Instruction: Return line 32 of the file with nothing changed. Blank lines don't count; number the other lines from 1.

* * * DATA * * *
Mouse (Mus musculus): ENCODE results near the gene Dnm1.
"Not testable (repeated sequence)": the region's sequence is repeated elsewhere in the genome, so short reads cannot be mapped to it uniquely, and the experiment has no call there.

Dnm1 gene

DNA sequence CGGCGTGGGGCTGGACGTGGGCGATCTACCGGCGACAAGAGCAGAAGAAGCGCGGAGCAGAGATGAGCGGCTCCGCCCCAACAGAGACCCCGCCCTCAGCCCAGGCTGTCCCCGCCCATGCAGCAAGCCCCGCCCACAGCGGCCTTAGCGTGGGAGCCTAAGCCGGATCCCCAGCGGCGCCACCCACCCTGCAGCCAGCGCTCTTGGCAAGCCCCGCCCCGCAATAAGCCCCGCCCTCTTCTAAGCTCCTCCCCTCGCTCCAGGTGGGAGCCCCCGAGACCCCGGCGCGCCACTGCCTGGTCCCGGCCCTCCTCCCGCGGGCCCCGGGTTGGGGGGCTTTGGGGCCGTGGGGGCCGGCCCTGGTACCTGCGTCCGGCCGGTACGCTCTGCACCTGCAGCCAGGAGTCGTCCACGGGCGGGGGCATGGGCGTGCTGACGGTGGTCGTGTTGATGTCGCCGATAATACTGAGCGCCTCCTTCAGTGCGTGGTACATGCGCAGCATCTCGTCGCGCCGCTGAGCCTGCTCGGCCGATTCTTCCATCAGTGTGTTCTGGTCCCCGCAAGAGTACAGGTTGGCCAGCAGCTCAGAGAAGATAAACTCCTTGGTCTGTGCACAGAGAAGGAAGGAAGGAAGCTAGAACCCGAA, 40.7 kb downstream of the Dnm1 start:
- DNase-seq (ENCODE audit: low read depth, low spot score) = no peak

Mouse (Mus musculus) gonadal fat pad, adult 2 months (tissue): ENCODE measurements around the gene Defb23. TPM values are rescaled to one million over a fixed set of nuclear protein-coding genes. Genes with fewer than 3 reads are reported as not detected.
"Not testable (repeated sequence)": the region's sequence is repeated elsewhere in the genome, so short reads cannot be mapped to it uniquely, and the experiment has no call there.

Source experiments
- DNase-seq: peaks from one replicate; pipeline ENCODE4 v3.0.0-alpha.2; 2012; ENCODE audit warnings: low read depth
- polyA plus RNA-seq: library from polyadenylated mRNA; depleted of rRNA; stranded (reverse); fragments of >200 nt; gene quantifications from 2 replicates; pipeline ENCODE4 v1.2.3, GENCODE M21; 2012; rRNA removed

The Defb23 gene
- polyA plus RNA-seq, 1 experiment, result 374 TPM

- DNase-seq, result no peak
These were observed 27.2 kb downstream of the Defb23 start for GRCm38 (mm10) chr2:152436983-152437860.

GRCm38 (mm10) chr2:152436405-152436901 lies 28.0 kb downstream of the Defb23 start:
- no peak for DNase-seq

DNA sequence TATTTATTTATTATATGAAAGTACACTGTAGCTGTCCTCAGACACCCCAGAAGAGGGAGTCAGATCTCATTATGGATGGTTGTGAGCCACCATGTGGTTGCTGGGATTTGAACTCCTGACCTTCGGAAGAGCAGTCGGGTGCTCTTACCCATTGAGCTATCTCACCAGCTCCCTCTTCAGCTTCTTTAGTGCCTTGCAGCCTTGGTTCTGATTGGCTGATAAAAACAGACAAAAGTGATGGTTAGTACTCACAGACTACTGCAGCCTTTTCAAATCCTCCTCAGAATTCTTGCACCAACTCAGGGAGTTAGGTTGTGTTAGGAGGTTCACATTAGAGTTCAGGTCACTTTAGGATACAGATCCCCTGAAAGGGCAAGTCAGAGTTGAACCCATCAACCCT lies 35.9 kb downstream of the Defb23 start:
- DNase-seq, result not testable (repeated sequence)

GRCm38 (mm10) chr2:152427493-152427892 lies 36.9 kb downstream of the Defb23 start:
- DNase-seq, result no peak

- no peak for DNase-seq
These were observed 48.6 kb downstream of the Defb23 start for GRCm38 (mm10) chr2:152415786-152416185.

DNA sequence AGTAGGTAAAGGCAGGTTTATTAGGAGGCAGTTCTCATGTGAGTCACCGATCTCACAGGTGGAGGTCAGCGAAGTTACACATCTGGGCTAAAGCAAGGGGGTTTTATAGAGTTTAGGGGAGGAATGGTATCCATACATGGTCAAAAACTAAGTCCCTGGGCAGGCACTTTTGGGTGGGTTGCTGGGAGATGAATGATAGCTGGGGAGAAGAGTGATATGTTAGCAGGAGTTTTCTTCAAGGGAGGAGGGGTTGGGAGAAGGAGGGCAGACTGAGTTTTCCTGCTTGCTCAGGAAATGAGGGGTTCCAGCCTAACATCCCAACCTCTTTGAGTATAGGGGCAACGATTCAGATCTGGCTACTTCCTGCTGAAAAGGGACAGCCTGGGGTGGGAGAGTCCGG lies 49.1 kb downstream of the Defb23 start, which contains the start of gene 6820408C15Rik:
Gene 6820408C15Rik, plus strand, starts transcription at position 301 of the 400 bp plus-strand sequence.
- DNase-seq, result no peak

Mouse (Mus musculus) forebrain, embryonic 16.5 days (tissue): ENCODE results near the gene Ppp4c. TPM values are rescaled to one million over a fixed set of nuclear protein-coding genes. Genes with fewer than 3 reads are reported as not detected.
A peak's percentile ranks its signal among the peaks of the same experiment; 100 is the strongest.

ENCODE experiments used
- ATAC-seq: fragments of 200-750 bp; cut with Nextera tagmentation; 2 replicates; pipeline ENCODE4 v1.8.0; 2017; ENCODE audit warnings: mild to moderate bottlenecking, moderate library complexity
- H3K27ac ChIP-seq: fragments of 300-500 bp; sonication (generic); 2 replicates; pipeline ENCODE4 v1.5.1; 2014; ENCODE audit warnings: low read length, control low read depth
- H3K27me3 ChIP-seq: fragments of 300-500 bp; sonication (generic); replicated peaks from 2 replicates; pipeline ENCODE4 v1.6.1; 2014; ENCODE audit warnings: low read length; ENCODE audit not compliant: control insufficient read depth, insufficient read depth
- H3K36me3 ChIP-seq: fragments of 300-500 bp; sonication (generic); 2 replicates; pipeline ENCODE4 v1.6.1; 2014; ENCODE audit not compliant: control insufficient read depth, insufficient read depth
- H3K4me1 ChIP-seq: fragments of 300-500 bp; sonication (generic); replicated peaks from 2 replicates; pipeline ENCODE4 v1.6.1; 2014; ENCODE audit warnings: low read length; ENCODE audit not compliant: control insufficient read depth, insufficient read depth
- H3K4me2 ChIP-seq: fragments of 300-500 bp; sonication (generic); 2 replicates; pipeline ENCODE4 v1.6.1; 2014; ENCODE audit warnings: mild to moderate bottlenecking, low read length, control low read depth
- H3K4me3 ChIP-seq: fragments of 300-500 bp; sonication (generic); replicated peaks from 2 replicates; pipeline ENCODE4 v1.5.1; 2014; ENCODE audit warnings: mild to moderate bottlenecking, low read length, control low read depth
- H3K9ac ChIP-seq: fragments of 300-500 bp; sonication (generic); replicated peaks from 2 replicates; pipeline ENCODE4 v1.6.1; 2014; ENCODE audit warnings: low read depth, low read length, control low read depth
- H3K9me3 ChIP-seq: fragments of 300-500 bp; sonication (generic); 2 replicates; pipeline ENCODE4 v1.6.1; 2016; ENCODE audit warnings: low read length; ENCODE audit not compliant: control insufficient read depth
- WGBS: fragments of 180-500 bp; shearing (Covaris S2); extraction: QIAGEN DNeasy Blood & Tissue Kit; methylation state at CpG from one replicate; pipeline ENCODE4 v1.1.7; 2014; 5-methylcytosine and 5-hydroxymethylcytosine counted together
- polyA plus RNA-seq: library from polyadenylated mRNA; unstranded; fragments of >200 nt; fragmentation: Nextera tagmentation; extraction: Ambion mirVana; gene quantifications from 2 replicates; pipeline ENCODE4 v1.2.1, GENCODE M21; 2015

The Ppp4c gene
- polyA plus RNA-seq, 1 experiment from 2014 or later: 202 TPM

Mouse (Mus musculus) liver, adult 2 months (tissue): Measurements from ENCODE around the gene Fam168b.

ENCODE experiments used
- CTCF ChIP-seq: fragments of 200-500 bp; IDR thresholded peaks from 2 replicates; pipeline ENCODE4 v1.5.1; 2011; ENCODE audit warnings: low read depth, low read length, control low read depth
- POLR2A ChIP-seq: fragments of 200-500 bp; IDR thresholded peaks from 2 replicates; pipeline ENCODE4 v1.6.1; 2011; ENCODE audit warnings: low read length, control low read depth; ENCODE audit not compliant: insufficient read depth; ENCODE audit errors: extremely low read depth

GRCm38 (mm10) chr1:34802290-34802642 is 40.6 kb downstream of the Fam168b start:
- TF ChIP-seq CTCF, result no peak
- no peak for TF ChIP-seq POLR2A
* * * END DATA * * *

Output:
- H3K36me3 ChIP-seq: fragments of 300-500 bp; sonication (generic); 2 replicates; pipeline ENCODE4 v1.6.1; 2014; ENCODE audit not compliant: control insufficient read depth, insufficient read depth